On Case Studies

"What is a case study?" you might be asking, or maybe, "Is it different than a monograph?" Although the word monograph literally applies to any book devoted to any individual subject — be it a person, a place, a thing, or even an idea — in the realm of architecture books that one-word term is used more prevalently, if not strictly, in regards to individual architects and/or firms. A book on Le Corbusier is a monograph. A book on Villa Savoye is a case study. Although I opted to have two chapters in my book Buildings in Print titled monographs — "Monographs (Architects)" and "Monographs (Buildings)" — I still prefer to call books devoted to buildings and other individual works (landscapes, artworks, books, etc.) as "case studies." I like how the phrase indicates that the subject, the case, is being analyzed in depth: it is being studied, not just presented. Ideally, a case study delves into the meaning and other aspects of a building rather than just documenting it. Buildings take years to realize, some even take decades, and that fact alone points to them deserving in-depth book-length treatments. Granted, not all buildings should have a book devoted to them, but definitely more than have been given the case-study treatment.

The fact I included a case study chapter in Buildings in Print, as mentioned above, points to my appreciation of this sub-genre of architecture books but also to the role they have played in teaching architecture students, spreading knowledge around important works, and promoting architects and architecture within and beyond the profession. Perhaps the most well known case studies are from Phaidon's "Architecture in Detail" series from the 1990s, when a few-dozen buildings were documented in photographs, drawings, and critical essays. The books were slim but the pages were large (12" square, though smaller editions were later released for some of the titles), which made the detailed drawings particularly helpful for students and practicing architects. Among many others, the case studies included Frank Lloyd Wright's Fallingwater, Alvar Aalto's Villa Mairea, and the Eames House by Charles and Ray Eames; those three titles were later bound into one hardcover as part of Phaidon's repackaging of the series as "Architecture 3s." There have been other case study series, though very few continue to publish; only "Opus" from Edition Axel Menges and the "O'Neil Ford Monograph Series" from UTA  come to mind as appearing to have ongoing momentum. I hope there are others.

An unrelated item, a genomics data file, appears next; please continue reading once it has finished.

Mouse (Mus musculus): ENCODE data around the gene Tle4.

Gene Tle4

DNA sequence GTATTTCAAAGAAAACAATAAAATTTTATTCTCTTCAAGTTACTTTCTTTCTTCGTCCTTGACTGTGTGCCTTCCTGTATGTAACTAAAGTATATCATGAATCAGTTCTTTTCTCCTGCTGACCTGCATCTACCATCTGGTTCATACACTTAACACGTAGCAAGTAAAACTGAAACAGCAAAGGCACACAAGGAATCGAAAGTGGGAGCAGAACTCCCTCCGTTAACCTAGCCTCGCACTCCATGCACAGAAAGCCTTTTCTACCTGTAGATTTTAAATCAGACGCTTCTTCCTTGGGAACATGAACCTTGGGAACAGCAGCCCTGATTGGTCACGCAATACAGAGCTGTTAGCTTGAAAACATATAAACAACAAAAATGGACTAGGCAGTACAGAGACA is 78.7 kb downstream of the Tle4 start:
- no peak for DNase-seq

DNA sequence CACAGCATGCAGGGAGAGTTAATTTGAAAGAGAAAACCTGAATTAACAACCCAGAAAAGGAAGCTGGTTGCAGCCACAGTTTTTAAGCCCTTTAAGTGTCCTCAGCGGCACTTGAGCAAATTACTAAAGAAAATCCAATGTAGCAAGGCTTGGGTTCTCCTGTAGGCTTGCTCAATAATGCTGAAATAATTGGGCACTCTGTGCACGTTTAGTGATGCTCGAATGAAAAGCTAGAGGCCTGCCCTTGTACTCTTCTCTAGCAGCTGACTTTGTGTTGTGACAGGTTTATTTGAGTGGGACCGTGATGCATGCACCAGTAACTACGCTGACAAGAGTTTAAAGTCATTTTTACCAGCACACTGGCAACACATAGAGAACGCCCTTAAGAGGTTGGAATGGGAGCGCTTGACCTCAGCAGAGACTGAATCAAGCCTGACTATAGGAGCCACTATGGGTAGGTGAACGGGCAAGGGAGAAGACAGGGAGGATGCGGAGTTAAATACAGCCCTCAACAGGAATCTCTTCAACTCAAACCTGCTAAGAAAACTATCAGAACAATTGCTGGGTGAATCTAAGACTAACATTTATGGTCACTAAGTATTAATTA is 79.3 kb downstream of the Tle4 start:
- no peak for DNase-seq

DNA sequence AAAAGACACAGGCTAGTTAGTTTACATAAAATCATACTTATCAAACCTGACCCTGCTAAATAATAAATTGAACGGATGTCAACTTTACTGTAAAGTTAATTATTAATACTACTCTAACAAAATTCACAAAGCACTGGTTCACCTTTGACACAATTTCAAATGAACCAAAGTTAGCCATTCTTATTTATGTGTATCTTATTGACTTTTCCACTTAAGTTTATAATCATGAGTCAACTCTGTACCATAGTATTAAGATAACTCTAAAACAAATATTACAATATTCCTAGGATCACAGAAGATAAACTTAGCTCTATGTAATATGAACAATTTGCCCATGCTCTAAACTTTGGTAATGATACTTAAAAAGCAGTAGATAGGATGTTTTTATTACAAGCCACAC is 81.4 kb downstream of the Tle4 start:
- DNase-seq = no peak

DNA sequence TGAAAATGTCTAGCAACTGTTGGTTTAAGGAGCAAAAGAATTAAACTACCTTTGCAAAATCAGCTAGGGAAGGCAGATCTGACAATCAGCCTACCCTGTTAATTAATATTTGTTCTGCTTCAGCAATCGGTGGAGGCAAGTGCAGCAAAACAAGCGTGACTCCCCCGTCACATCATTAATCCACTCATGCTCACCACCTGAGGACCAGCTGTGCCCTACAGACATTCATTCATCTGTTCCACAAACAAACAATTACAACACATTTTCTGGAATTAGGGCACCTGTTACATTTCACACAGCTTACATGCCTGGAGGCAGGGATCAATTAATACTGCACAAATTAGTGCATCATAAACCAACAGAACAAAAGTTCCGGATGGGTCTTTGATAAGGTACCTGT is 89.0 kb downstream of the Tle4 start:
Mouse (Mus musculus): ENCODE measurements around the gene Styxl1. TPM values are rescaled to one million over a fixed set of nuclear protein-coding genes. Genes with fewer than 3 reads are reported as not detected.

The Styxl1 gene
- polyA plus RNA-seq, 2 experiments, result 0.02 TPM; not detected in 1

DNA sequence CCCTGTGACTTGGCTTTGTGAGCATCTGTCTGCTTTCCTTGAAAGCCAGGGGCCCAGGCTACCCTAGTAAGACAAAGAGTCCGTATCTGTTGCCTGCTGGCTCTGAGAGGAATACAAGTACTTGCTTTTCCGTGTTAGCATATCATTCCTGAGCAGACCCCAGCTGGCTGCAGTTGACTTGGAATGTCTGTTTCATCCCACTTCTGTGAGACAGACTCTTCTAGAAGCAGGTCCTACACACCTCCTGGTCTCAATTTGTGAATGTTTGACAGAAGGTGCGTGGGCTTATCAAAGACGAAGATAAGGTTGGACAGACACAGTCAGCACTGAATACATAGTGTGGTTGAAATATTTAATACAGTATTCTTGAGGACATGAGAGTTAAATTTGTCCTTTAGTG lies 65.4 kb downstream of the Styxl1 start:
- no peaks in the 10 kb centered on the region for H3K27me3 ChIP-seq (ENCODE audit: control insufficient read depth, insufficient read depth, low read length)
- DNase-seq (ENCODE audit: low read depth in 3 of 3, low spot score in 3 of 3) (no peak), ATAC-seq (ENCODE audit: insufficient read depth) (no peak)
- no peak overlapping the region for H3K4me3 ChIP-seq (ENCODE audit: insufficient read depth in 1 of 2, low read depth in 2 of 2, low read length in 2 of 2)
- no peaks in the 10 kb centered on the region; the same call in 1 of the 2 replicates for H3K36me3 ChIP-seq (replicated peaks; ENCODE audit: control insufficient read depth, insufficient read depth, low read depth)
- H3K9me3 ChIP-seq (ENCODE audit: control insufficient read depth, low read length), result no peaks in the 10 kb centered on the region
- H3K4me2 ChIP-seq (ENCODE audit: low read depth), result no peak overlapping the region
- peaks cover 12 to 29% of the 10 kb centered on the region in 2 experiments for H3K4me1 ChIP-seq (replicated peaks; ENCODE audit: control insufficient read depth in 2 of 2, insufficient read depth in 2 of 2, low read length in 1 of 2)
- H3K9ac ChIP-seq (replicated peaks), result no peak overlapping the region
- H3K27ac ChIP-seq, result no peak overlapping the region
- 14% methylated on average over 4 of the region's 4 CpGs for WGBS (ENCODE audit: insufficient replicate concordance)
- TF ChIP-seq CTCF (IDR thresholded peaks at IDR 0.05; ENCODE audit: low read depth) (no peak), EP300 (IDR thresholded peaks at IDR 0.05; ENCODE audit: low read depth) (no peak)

I have more than a hundred books in my library that I consider case studies, ranging from pocket-size books to coffee table books, both architecture and other subjects. Among them are a slim analysis of the film Groundhog Day, a "reader's guide" to Haruki Murakami's The Wind-Up Bird Chronicle, Michael Benedikt's classic Deconstructing the Kimbell: An Essay on Meaning and Architecture, a small book on WORKac's MoMA PS1 pavilion, the huge Diller Scofidio + Renfro: Lincoln Center Inside Out: An Architectural Account, my souvenir from a trip to Peter Zumthor's Therme Vals, and a beautiful book on Geoffrey Bawa's Lunuganga, a place I'll probably never get to see in person. This short list indicates that case studies are just as often critical takes as they are first-person accounts of the making of something. They can serve as vehicles for exploring ideas, as in Benedikt's book on the Kimbell; they can serve as repositories for the many sketches, drawings, and photographs produced about a place; or they can exist somewhere in between on such a spectrum between critical analysis and laudatory presentation. My favorites tend toward the last: an abundance of visual information accompanied by input from both creators and critics.